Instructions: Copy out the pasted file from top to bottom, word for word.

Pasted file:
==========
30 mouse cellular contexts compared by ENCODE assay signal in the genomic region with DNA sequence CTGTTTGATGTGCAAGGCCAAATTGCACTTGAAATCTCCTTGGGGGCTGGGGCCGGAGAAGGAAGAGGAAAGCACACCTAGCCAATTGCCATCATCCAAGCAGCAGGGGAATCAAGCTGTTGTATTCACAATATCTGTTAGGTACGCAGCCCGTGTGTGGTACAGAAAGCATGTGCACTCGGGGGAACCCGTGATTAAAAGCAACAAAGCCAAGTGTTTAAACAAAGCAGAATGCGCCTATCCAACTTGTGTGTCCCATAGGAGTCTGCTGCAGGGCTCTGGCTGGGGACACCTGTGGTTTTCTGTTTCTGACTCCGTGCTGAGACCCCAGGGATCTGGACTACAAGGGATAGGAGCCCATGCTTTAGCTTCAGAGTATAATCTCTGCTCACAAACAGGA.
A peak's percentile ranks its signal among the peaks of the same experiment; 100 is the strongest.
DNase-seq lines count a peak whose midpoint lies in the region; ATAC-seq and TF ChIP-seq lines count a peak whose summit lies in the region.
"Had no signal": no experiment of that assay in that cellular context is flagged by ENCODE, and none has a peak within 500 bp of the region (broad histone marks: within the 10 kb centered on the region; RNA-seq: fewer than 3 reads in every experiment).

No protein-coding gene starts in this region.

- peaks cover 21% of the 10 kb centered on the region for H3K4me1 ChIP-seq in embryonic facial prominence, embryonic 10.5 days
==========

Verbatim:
30 mouse cellular contexts compared by ENCODE assay signal in the genomic region with DNA sequence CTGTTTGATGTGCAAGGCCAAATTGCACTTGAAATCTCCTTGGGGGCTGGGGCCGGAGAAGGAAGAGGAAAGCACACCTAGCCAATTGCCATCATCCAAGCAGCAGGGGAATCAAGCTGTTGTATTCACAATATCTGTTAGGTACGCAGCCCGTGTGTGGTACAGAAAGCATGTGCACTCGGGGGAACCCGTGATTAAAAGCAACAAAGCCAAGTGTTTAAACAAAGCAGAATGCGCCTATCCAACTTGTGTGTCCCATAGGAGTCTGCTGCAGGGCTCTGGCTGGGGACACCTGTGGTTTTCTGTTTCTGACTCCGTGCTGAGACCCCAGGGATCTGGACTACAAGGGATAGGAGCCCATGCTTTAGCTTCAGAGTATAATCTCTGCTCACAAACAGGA.
A peak's percentile ranks its signal among the peaks of the same experiment; 100 is the strongest.
DNase-seq lines count a peak whose midpoint lies in the region; ATAC-seq and TF ChIP-seq lines count a peak whose summit lies in the region.
"Had no signal": no experiment of that assay in that cellular context is flagged by ENCODE, and none has a peak within 500 bp of the region (broad histone marks: within the 10 kb centered on the region; RNA-seq: fewer than 3 reads in every experiment).

No protein-coding gene starts in this region.

- peaks cover 21% of the 10 kb centered on the region for H3K4me1 ChIP-seq in embryonic facial prominence, embryonic 10.5 days